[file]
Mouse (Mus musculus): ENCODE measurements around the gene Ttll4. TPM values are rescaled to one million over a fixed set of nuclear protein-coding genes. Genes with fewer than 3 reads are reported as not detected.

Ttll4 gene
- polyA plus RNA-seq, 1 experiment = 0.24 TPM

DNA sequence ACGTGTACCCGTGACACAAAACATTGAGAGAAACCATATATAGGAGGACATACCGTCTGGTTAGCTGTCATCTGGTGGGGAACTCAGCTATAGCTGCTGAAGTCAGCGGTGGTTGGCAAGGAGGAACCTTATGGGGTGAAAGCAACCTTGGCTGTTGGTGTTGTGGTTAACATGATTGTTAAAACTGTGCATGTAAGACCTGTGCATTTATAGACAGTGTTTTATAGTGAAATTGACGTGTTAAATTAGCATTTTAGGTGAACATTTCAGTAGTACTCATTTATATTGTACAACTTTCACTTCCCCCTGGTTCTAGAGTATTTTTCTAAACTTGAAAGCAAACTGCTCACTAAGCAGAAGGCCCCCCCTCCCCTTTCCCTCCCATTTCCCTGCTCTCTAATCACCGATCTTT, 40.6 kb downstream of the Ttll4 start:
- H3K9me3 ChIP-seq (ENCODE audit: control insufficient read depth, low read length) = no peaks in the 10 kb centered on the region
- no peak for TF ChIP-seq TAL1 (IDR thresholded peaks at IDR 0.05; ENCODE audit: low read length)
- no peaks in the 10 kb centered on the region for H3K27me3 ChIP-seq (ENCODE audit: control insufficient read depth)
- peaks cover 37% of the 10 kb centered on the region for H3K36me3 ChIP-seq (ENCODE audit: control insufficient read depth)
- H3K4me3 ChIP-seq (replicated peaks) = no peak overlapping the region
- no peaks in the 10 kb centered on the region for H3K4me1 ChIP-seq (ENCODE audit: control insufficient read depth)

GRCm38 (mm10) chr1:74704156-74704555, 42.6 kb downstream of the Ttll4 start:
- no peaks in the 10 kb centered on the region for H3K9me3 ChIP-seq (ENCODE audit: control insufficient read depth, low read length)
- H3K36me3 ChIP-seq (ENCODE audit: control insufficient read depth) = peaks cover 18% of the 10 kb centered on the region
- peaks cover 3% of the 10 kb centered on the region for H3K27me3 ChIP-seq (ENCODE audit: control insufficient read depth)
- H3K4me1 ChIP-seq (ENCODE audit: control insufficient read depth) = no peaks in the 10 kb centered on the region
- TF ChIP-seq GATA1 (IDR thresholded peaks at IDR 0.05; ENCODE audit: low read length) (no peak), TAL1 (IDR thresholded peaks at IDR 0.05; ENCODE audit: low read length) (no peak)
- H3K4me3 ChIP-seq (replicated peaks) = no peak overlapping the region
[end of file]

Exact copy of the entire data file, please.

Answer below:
Mouse (Mus musculus): ENCODE measurements around the gene Ttll4. TPM values are rescaled to one million over a fixed set of nuclear protein-coding genes. Genes with fewer than 3 reads are reported as not detected.

Ttll4 gene
- polyA plus RNA-seq, 1 experiment = 0.24 TPM

DNA sequence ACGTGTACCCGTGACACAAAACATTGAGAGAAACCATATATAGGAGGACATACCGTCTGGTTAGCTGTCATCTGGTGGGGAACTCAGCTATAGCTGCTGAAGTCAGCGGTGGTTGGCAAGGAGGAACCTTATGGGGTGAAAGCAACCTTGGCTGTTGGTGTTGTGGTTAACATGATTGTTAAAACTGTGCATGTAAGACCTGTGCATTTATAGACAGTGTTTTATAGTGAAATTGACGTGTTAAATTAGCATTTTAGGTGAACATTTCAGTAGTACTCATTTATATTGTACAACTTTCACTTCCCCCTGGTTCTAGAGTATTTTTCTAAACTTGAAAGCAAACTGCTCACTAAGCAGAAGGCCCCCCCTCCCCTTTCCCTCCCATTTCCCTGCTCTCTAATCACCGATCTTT, 40.6 kb downstream of the Ttll4 start:
- H3K9me3 ChIP-seq (ENCODE audit: control insufficient read depth, low read length) = no peaks in the 10 kb centered on the region
- no peak for TF ChIP-seq TAL1 (IDR thresholded peaks at IDR 0.05; ENCODE audit: low read length)
- no peaks in the 10 kb centered on the region for H3K27me3 ChIP-seq (ENCODE audit: control insufficient read depth)
- peaks cover 37% of the 10 kb centered on the region for H3K36me3 ChIP-seq (ENCODE audit: control insufficient read depth)
- H3K4me3 ChIP-seq (replicated peaks) = no peak overlapping the region
- no peaks in the 10 kb centered on the region for H3K4me1 ChIP-seq (ENCODE audit: control insufficient read depth)

GRCm38 (mm10) chr1:74704156-74704555, 42.6 kb downstream of the Ttll4 start:
- no peaks in the 10 kb centered on the region for H3K9me3 ChIP-seq (ENCODE audit: control insufficient read depth, low read length)
- H3K36me3 ChIP-seq (ENCODE audit: control insufficient read depth) = peaks cover 18% of the 10 kb centered on the region
- peaks cover 3% of the 10 kb centered on the region for H3K27me3 ChIP-seq (ENCODE audit: control insufficient read depth)
- H3K4me1 ChIP-seq (ENCODE audit: control insufficient read depth) = no peaks in the 10 kb centered on the region
- TF ChIP-seq GATA1 (IDR thresholded peaks at IDR 0.05; ENCODE audit: low read length) (no peak), TAL1 (IDR thresholded peaks at IDR 0.05; ENCODE audit: low read length) (no peak)
- H3K4me3 ChIP-seq (replicated peaks) = no peak overlapping the region